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Monitoring Northern Adriatic Seashore At Jesolo Resort
Instruments in Northern Italy Seaside for Insight Into Coastal Dynamics

Dr. Davide Bonaldo

Dr. Renata Archetti

Dr. Sandro Carniel

Test area position in the Adriatic Sea and overview of subtidal bathymetry (m) and position of AWAC wave and current meter and video monitoring station (VMS).

Jesolo is the main seaside resort on the northern Adriatic seashore, and among the most important along the whole Italian coast, attracting millions of international tourists every year. It is located in northwest Italy, close by the Venice lagoon. During late fall and winter, it is exposed to intense wind storms that cause severe sediment mobilization and, in some cases, beach reshaping events. Considering its economic relevance and the multiple activities taking place on the sea (tourism, fishery, diving, etc.), Jesolo beach is an ideal candidate for implementing research activities aiming to investigate marine and coastal dynamics.

The development of innovative modeling and monitoring approaches will lead to more efficient coastal planning and management, in the wake of the increasing awareness about coastal vulnerability issues, including climate change-related phenomena. In the framework of the Italian Flagship Project RITMARE—the Italian Research for the Sea, Subproject 3 (Coastal Waters), Workpackage 4 (Coastal Oceanographic Modeling), the Jesolo littoral zone has been identified as the Strategic Test Area for the study of coastal dynamics and for the collection of a time series of integrated measurements to support comprehensive, detailed insight on coastal circulation, wave dynamics, sediment transport and coastal erosion.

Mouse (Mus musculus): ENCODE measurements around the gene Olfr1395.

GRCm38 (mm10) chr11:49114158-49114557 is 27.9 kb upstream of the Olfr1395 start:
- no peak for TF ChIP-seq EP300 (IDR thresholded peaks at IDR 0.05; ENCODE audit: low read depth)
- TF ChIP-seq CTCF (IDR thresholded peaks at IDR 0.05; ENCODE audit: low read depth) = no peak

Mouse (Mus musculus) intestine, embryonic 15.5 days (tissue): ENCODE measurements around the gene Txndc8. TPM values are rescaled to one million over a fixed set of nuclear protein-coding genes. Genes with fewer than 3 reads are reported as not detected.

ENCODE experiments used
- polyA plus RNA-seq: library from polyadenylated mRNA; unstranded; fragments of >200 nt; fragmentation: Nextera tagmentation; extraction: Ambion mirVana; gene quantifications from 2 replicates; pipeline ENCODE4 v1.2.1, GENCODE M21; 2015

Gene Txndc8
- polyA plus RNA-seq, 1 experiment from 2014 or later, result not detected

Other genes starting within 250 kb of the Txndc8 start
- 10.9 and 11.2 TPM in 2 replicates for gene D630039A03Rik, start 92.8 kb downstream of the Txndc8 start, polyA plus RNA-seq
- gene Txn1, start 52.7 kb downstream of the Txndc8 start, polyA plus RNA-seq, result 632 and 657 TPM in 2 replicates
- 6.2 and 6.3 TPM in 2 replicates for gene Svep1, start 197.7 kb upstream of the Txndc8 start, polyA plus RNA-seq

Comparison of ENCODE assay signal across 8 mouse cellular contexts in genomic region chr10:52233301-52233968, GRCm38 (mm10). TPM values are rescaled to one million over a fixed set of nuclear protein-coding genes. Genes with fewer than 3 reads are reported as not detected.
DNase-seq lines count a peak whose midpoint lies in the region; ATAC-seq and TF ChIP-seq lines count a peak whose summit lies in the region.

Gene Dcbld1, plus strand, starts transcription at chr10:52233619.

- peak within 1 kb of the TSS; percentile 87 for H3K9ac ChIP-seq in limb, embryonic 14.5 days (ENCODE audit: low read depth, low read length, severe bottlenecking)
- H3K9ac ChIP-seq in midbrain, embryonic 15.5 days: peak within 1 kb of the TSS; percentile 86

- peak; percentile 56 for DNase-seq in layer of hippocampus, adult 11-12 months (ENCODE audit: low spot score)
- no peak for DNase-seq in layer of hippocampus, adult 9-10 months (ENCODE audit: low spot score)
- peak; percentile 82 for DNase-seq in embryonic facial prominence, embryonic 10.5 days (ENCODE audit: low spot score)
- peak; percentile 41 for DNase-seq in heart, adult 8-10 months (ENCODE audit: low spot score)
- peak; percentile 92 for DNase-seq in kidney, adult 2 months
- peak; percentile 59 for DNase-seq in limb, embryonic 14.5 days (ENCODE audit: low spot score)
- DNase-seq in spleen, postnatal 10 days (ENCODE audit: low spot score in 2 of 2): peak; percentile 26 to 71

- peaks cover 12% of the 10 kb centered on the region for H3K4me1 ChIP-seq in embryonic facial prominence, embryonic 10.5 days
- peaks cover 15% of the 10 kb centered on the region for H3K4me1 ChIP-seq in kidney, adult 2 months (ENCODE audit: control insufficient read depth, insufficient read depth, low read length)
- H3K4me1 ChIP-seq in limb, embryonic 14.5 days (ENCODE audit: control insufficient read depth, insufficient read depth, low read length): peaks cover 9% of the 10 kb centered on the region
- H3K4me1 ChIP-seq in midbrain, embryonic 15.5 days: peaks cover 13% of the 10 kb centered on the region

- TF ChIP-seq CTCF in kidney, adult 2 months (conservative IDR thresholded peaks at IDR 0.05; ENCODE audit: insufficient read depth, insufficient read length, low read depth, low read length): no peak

The research plan, launched in spring 2013, envisaged the deployment of an acoustic system for the continuous measurement of vertical 3D current profiles and wave spectral parameters approaching the coast. A video monitoring system was installed for a high-frequency survey of the key morphological metrics along the coastal reach. This is flanked by a morphobathymetric survey plan allowing a high-detail description of morphological variations, a thorough estimate of sediment fluxes and the validation of the video monitoring system.

The research area covers approximately 1.5 square kilometers, ranging nearly 1 kilometer in the long-shore direction and 1.5 kilometers in the cross-shore direction, reaching an offshore depth of 10 meters and enclosing the whole active beach. The data collected will be used for calibrating and validating state-of-the-art hydrodynamic models, which will help the physical interpretation of observed phenomena and the formulation of inferences concerning the coastal zone at a larger scale.

Wave-Current Monitoring Station